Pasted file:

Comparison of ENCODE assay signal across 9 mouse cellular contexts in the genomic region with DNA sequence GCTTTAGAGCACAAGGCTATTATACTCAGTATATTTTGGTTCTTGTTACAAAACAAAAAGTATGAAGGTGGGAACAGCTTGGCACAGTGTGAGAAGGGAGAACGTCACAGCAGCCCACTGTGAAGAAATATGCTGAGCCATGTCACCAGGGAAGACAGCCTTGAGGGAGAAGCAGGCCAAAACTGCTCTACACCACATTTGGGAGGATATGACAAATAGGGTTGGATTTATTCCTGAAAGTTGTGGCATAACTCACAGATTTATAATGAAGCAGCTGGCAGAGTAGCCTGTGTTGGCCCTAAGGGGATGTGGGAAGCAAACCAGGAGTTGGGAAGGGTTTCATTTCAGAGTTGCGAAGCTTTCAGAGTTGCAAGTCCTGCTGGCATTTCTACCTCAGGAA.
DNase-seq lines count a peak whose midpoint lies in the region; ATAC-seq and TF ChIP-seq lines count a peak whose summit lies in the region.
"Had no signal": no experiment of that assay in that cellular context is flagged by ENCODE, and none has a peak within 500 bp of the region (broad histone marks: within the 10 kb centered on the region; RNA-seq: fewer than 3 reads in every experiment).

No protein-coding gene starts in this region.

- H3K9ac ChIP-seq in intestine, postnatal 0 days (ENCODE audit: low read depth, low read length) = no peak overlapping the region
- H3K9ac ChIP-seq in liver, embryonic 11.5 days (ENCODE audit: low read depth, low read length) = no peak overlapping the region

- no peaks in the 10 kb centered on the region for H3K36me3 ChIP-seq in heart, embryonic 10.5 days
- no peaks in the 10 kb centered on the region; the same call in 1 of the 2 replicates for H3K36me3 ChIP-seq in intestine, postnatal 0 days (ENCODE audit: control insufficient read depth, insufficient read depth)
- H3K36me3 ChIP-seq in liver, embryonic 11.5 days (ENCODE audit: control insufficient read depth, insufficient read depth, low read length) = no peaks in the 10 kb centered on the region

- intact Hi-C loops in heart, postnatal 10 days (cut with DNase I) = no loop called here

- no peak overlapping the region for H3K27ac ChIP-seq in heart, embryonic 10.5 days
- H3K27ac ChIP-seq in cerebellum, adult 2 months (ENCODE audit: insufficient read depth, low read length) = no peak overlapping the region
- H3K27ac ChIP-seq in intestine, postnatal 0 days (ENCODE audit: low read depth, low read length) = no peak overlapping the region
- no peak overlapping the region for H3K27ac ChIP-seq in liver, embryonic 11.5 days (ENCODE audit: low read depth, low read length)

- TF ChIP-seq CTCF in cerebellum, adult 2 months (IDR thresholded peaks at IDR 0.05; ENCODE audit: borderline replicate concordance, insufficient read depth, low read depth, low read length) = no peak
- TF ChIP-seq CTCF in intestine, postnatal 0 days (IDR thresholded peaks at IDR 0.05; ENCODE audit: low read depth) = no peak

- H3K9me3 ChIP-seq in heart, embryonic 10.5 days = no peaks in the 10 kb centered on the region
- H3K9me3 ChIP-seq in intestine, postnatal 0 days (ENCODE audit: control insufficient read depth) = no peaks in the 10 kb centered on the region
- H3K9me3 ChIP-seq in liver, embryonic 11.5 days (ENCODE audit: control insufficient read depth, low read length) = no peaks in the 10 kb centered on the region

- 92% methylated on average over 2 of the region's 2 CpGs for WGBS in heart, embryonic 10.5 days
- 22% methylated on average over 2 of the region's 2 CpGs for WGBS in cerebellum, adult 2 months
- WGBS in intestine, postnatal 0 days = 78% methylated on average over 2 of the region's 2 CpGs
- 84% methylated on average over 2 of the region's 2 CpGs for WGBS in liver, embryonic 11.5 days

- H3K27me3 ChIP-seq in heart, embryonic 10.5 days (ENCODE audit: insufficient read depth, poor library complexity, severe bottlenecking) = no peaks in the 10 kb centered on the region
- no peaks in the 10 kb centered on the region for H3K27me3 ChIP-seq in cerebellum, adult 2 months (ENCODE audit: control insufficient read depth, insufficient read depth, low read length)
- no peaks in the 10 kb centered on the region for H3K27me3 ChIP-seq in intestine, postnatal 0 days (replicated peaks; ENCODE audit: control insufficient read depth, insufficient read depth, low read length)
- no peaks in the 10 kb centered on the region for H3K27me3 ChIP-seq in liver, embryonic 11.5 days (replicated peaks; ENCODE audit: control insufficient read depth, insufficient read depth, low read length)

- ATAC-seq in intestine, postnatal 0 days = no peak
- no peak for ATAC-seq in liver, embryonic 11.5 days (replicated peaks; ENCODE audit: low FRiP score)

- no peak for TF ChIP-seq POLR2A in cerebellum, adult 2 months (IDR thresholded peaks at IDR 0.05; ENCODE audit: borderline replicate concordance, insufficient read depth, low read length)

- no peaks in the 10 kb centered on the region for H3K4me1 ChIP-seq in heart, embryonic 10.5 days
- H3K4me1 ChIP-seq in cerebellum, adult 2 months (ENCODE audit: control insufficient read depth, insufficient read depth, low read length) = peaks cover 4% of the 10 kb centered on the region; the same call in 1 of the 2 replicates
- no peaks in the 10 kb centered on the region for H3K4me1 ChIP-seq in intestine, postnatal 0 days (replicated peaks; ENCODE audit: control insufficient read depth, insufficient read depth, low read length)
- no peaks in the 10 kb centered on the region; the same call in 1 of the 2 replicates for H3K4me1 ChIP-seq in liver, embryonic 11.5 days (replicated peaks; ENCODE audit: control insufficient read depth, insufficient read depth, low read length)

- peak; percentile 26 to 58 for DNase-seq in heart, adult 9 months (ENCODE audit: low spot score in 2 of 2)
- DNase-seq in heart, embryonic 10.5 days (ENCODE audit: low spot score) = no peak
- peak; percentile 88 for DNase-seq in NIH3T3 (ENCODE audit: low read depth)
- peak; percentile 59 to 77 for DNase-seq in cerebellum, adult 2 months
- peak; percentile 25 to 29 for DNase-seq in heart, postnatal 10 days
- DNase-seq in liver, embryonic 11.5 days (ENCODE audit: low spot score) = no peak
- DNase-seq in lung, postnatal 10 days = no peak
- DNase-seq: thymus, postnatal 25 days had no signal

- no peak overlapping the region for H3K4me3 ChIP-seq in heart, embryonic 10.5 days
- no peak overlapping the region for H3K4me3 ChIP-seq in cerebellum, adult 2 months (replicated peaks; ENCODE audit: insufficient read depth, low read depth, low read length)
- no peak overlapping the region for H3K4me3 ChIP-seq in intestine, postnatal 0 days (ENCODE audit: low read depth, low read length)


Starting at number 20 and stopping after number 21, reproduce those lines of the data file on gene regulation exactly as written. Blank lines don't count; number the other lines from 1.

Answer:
- 92% methylated on average over 2 of the region's 2 CpGs for WGBS in heart, embryonic 10.5 days
- 22% methylated on average over 2 of the region's 2 CpGs for WGBS in cerebellum, adult 2 months